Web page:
Chaco Morning
Copyright © Erik Pennebaker, All rights reserved

I was up late last night. In all my excitement I'd barely eaten, so when I got back to the campsite at sunset I still had to make something to eat. And then there was the moonrise to watch.

Nonetheless, I'd heard they were opening the loop road at sunrise for a gathering at a giant kiva, where the sun would come through a thing and shine on a certain thing, or something. Well almost - we were still a bit short of the summer solstice. But close enough!

So I got out of the tent into the 45 degree morning, hurried through a cup of coffee, and got on the bike and went out. There were about 50 people up that early at the kiva, including at least one ranger. The kiva was perhaps 30' across (this was unlike anything in Mesa Verde.) Along the outer wall were small niches at increments. There were four of them that were slightly lower and larger. Sure enough the sun was coming through an opening and as it rose it got closer and closer until it (almost) perfectly filled the niche. And then the bottom of the Kiva opened and out came a giant Coyote which ate half the crowd. OK that didn't happen, but I did see a coyote on the cold ride out to the giant kiva. Coyotes look like dogs, but more guilty. Or perhaps they look guilty as a dog, but more certain they won't be caught.

After the sunrise, a quick breakfast, pack up camp, and then a little hike up to Pueblo Alto. More mysteries. A large, single story pueblo, which originally had 14' ceilings. Based on fire pits and soot whatever, only light use. However, the inevitable refuse pile (which looks like an odd mound of dirt next to the pueblo) is substantially larger than any other found, and filled with pottery shards. Perhaps this was a ceremonial pueblo, and there were many pottery sacrifices, which is still done today by the descendants of the ancients?

Above is a look down at what remains of Pueblo Bonito.

After the hike, I hit the road. This time I lowered the tire pressure (TKC-80s, approx 30/32 going in, lowered to 22/25.) Now instead of going 30 I was going 45, and they felt much more connected with the ground. It is amazing how slight changes can alter how a motorcycle rides. I still spent half the time standing on the pegs (which gives you more stability and control, for a variety of reasons.)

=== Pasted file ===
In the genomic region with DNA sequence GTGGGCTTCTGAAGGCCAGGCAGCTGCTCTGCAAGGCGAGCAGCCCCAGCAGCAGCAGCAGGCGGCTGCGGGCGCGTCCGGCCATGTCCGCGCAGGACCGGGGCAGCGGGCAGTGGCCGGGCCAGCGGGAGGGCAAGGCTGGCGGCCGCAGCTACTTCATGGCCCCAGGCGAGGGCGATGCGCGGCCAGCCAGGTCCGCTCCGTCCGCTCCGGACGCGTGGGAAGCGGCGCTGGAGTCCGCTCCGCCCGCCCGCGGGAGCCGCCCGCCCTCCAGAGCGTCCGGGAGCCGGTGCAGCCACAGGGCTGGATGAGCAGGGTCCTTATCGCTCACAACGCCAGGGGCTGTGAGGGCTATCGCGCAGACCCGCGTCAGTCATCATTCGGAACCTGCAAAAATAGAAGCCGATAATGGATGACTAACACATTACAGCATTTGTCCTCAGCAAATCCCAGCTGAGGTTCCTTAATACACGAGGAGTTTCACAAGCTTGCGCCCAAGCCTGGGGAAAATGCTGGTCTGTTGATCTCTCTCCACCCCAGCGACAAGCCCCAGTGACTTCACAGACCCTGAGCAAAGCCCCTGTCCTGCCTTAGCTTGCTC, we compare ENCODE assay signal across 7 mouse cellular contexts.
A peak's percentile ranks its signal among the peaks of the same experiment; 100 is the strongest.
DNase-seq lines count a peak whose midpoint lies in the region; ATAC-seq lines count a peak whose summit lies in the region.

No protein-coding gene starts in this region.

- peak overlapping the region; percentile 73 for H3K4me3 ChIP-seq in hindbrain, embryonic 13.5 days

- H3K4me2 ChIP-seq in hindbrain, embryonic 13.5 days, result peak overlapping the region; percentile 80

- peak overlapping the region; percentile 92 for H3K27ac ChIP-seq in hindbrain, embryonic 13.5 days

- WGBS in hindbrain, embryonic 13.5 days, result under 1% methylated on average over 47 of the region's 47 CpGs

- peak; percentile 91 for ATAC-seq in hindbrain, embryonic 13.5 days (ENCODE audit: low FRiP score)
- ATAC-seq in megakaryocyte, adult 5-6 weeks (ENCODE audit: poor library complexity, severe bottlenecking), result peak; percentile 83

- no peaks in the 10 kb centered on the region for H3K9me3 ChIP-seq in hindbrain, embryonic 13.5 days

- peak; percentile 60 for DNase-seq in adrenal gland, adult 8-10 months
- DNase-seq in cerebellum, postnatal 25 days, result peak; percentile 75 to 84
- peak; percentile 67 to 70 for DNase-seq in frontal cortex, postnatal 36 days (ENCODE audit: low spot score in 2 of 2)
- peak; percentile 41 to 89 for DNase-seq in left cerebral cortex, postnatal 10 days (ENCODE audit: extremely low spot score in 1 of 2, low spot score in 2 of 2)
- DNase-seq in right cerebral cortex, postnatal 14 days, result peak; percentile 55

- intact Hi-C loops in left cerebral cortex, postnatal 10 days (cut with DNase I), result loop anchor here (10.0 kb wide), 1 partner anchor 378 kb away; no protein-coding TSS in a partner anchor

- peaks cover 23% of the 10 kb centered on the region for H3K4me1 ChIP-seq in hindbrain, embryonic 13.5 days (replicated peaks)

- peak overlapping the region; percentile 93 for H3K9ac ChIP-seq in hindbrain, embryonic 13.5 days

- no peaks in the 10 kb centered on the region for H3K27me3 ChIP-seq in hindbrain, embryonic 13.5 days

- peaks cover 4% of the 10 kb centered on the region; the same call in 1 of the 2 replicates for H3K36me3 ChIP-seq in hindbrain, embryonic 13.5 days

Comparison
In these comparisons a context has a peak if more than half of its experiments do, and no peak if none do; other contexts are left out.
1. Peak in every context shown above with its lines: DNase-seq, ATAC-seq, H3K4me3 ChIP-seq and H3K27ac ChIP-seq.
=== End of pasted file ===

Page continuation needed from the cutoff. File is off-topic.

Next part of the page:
I pointed the bike to Taos. My feet were getting sore, as I hadn't really given them a break much this whole time. I wanted some good food. It was only a few hours away.

[ tags: anasazi ancestral bonito canyon chaco f20 fuji mexico new pueblo puebloans ruins trail travel trip ]

Sunset in Taos
Copyright © Erik Pennebaker, All rights reserved

Not an hour out of Chaco, and suddenly I'm in the mountains, and it's cool, and raining. If you don't like the weather here, just drive an hour! The cool was more than welcome. The clouds broke and it turned into a beautiful afternoon.

There is something about the air out here that I love. It really feels good to breathe. Maybe the lower humidity just makes the air easier to move into your lungs. Or it munges the smells less, so the piney notes in the air come through clearer. It just feels good to breathe here.

I'm staying at the Pueblo Inn. Awesome! Quite cheap for this town. Adobe styled. Clean, but with some character. I'll do two nights here and catch up.

The people in the next room over pulled up. An attractive young lady gets out of the passenger side and immediately strikes up a converstation. She used to have an F650GS (similar bike as mine) and sold it when she moved to Portland. She loves the southwest and wasn't using it much there. We talked for a while. Her boyfriend stood behind her, existing. Ahh well.

I love the random conversations with people on the road. The motorcycle is a good catalyst for them, because it immediately implies you must have some story to tell. No one would look at your Illinois plate on a car and really ask you how the drive was. But on a bike - surely there is something to tell.

I think I'm pretty well acclimated. Chaco was at least as hot as Canyonlands, but it didn't bother me as much. Water is easier to manage. Even if I lose my breath a bit climbing up slickrock, I catch it again in just a minute. Cold on the bike matters less. Heat matters less. Even all in the same day. I can eat or not eat depending. When I do eat, the food just disappears. I've been making an effort to not do the normal trip thing, where you default to eating huge meals all the time, whether you need it or not. Initially on these trips, I find my body just freaks out. "Holy crap, I need all this water, all this food, what is going on!" After a week or so it finally has it sorted out.


[ tags: f20 fuji mexico new sunset taos trail travel trip ]

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